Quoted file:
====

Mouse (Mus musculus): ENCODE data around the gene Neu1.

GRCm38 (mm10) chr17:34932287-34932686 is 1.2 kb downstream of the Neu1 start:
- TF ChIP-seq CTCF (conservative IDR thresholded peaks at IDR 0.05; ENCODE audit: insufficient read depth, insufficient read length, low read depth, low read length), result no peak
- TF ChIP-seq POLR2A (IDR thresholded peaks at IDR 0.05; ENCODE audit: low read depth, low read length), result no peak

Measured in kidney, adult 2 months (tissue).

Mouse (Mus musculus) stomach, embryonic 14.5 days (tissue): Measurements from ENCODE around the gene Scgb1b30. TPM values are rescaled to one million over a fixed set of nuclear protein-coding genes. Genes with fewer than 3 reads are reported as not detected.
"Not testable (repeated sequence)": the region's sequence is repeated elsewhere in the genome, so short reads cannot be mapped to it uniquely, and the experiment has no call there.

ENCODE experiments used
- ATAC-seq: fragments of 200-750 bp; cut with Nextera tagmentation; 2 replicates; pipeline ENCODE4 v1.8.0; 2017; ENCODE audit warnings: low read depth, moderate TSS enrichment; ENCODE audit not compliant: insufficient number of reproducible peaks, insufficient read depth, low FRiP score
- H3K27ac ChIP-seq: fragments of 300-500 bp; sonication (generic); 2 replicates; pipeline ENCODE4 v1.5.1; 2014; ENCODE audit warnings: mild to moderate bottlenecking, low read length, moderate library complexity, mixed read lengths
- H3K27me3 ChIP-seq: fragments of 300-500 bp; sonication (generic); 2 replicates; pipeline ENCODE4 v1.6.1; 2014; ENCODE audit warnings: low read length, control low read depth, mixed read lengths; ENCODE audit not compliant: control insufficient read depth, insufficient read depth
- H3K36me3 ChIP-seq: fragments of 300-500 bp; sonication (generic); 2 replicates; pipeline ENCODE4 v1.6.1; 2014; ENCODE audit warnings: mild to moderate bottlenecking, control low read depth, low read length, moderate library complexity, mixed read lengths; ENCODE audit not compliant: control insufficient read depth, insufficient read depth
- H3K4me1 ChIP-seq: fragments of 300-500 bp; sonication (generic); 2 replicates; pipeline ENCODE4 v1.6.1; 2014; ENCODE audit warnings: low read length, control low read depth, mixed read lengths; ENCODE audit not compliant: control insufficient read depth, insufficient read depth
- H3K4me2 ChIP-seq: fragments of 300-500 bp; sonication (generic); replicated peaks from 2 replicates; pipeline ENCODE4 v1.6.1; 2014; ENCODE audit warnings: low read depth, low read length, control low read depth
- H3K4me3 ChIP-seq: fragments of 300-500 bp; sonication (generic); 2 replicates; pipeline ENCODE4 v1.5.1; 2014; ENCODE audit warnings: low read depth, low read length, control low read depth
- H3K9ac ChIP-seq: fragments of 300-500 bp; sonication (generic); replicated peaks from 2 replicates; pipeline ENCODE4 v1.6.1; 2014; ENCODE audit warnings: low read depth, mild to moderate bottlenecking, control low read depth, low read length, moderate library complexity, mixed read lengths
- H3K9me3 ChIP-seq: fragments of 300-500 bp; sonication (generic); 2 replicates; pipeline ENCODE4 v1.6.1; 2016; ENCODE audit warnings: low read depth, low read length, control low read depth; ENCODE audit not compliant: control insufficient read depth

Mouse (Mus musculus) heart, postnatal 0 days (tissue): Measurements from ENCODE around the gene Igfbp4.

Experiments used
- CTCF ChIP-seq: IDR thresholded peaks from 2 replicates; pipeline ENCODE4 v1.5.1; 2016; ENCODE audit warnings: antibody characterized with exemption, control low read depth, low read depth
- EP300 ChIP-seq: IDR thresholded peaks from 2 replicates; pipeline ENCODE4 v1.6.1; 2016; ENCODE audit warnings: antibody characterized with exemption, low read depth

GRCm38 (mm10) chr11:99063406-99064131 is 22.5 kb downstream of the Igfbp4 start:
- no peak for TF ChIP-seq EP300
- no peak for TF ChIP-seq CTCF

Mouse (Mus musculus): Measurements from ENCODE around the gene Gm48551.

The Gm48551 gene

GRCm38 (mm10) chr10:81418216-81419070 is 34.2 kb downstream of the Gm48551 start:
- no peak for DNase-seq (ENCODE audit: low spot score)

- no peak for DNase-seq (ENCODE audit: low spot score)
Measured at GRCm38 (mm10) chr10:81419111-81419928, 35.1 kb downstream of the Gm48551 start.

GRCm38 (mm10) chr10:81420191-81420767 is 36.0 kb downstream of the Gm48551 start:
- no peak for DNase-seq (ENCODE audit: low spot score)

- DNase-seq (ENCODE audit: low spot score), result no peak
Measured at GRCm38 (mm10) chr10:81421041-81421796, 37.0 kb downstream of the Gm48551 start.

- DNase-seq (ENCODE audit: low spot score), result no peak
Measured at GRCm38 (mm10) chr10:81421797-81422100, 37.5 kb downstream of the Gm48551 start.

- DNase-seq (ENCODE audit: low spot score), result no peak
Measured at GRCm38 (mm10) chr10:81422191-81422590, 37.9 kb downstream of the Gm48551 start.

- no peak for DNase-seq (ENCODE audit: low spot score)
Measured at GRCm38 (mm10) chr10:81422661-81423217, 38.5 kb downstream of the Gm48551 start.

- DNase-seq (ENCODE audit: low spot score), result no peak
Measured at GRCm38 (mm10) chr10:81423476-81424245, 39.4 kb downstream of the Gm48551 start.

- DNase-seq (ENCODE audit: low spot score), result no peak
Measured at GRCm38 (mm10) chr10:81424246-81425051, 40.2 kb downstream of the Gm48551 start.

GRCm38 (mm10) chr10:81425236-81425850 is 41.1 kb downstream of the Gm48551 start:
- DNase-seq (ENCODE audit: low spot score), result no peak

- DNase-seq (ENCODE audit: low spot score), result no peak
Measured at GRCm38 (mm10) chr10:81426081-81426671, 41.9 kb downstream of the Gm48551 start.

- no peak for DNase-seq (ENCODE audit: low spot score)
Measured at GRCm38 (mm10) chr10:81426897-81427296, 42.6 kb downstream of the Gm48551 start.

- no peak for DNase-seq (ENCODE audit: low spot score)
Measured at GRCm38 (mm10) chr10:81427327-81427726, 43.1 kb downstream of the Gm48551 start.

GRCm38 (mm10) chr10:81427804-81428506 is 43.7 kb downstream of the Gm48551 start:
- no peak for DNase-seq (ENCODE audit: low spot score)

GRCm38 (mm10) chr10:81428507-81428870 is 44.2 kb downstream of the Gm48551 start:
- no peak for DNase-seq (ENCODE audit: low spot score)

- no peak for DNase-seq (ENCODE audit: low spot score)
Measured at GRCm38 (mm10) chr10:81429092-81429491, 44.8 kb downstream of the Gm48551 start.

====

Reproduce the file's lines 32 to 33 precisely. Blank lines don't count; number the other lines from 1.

- no peak for DNase-seq (ENCODE audit: low spot score)

- DNase-seq (ENCODE audit: low spot score), result no peak